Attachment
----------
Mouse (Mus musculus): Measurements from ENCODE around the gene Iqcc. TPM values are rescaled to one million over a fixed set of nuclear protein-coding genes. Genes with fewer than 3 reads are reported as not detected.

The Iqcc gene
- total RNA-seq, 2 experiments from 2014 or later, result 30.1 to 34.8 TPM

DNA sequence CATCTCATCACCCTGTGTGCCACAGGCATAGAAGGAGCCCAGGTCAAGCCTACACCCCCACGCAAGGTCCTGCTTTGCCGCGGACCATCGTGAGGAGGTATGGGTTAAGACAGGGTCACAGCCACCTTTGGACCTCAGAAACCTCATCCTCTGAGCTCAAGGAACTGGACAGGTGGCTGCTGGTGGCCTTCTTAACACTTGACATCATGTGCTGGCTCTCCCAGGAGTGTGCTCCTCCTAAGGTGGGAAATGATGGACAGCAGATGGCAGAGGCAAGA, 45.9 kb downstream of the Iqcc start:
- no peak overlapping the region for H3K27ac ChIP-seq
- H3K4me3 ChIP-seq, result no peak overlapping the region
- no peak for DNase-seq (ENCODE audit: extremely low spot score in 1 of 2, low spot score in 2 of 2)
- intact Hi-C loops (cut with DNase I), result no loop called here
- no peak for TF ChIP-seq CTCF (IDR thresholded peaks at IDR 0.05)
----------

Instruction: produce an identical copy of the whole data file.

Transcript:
Mouse (Mus musculus): Measurements from ENCODE around the gene Iqcc. TPM values are rescaled to one million over a fixed set of nuclear protein-coding genes. Genes with fewer than 3 reads are reported as not detected.

The Iqcc gene
- total RNA-seq, 2 experiments from 2014 or later, result 30.1 to 34.8 TPM

DNA sequence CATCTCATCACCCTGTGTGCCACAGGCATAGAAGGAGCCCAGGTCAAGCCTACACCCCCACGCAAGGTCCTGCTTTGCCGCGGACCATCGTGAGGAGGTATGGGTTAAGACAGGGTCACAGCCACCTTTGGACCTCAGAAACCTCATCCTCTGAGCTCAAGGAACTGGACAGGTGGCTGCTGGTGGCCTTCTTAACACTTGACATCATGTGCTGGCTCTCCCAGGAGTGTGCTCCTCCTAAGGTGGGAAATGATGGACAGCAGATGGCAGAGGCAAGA, 45.9 kb downstream of the Iqcc start:
- no peak overlapping the region for H3K27ac ChIP-seq
- H3K4me3 ChIP-seq, result no peak overlapping the region
- no peak for DNase-seq (ENCODE audit: extremely low spot score in 1 of 2, low spot score in 2 of 2)
- intact Hi-C loops (cut with DNase I), result no loop called here
- no peak for TF ChIP-seq CTCF (IDR thresholded peaks at IDR 0.05)